Breakthrough in farming

We’ve been inspecting some of the farms on our farm support scheme. This provides training in modern farming methods as well as small loans for the farmers to buy good seeds, tubers, farm equipment and wellington boots to protect them from snakes.

The good news is that not only are the crops doing well, but some farmers have even broken an old taboo and are now using organic compost or even poultry droppings as compost. In the past, these were considered out of the question – unhygienic and unpleasant. Today, crops are already much improved, but are set to get a lot better still.

The photos are of Mr Dwumoh’s tomato farm and Kofi Obeng’s green pepper and ground nut farm.

A new mill for New Saviour

New Saviour Benin now has corn and cassava mills. The corn mill was originally installed in Mprim village, but became the subject of many disputes. We decided it was beyond us to manage this sort of thing, and removed the equipment completely.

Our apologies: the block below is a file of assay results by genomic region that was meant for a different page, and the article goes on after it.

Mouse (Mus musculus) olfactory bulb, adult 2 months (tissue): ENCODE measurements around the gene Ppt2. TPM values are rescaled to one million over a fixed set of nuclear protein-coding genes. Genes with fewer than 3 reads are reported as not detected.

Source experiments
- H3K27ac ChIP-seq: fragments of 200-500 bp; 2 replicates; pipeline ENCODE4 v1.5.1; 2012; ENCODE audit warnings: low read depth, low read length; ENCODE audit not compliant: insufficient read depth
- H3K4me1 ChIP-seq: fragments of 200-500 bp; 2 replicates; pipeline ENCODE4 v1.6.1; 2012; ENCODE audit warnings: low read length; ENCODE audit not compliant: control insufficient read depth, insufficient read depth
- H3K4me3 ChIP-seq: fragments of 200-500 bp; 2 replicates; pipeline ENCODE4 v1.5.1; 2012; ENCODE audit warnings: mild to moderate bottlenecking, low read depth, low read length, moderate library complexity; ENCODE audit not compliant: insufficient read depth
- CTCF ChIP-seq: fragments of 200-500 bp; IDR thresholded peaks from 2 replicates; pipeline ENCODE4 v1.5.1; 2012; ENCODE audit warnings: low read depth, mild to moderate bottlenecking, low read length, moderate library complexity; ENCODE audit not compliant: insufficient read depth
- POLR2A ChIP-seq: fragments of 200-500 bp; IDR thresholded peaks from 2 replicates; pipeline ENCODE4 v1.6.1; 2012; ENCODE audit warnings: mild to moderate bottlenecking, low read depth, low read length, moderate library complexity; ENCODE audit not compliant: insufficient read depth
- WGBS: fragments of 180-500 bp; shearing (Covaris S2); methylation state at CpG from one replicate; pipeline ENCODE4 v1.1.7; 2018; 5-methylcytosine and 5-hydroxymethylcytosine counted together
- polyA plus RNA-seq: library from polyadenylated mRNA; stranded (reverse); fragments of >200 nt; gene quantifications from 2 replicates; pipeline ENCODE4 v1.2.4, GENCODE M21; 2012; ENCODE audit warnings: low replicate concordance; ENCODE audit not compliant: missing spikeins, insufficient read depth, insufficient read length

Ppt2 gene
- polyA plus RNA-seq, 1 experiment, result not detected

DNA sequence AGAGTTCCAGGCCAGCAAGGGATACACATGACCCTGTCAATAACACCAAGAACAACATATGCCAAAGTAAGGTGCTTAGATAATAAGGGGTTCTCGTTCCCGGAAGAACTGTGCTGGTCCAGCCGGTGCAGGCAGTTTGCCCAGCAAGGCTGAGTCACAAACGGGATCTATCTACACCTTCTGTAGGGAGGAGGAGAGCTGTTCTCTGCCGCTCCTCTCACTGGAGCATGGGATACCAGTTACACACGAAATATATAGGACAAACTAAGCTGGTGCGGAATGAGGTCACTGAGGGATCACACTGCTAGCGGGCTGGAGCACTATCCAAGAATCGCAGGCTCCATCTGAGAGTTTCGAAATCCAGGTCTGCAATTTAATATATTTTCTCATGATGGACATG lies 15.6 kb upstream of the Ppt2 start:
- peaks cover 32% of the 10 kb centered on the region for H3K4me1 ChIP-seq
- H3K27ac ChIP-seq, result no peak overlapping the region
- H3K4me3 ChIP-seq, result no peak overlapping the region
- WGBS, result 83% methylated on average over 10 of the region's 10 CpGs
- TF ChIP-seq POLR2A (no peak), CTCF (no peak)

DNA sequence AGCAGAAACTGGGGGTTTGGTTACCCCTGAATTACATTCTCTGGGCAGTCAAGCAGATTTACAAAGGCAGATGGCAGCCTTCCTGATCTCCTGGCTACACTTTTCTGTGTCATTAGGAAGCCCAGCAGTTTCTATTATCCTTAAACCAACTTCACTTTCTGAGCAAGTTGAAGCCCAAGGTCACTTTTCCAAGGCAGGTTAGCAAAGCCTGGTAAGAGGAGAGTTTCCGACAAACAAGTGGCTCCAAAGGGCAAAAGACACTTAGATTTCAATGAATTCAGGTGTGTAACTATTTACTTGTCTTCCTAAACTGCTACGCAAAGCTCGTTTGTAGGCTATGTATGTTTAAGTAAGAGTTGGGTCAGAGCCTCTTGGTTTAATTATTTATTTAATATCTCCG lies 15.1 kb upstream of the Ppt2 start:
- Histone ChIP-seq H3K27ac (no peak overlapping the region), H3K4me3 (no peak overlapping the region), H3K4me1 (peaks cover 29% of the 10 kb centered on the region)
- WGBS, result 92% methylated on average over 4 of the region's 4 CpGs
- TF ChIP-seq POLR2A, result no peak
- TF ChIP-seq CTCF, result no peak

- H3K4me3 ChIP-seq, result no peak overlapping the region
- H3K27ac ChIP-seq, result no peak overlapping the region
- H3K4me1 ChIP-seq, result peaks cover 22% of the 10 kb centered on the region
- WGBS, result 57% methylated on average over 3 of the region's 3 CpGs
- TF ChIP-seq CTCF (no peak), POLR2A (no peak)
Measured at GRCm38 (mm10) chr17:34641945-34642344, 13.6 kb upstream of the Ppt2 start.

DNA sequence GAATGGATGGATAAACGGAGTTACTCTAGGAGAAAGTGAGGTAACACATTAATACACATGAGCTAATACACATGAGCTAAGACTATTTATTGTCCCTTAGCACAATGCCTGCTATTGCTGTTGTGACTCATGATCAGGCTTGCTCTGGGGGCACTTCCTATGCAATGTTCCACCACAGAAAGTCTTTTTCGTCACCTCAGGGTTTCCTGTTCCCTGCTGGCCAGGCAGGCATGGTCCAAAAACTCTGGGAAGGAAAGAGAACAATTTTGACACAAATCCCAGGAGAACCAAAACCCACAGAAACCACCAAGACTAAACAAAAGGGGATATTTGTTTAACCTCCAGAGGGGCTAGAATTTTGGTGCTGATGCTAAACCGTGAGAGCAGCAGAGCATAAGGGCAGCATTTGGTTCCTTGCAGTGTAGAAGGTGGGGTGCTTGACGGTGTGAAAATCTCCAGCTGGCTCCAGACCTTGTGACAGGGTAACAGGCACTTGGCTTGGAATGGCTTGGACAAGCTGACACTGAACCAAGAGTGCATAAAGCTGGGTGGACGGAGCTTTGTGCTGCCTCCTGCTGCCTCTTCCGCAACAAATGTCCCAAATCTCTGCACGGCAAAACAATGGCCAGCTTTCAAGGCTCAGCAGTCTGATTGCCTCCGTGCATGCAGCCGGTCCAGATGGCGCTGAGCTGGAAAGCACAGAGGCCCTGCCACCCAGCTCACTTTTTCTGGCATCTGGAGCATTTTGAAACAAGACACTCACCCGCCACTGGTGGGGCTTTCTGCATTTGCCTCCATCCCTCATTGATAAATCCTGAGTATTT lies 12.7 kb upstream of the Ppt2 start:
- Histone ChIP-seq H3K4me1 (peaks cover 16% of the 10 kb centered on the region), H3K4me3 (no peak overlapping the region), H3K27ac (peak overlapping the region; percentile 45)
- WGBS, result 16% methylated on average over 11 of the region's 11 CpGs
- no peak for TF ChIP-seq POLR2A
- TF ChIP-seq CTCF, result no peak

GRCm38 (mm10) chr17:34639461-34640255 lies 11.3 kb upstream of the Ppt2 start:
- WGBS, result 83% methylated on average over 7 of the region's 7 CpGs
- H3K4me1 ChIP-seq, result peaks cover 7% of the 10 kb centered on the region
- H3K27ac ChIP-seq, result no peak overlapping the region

We gave it to New Saviour Benin village, where the people are very poor but seem more disciplined. We built a new shed for the machines and bought a new lister engine. The old one was repaired and is now in good shape.

The leader of the village (it’s not an ordinary village, but based on a religion) already knew how to run the machines, so he trained the other two operators. They will all be taught book-keeping skills in one month’s time. Now it just remains to see what happens.


Plugging the hole in the heart

The photo shows, on the left, Emmanuel, our favourite taxi driver, receiving money sent by Paul and Dawn. They’ve very generously offered to fund an operation for his little daughter, who has a hole in the heart. As soon as Emmanuel got the money, he rushed off to Accra to register his daughter at the hospital.

Paul comments: “It’s not often people have the opportunity to completely change the course of a life and to make such a difference to a family. We should be grateful for that opportunity.”

The smile on the motor bike

The big smile on the motor bike belongs to Mavis, our microcredit manager. Many Ashanti women are reluctant to be seen on bike and motorbikes, but Mavis loves it, She needs to travel constantly from village to village, and the bike will speed things up no end.

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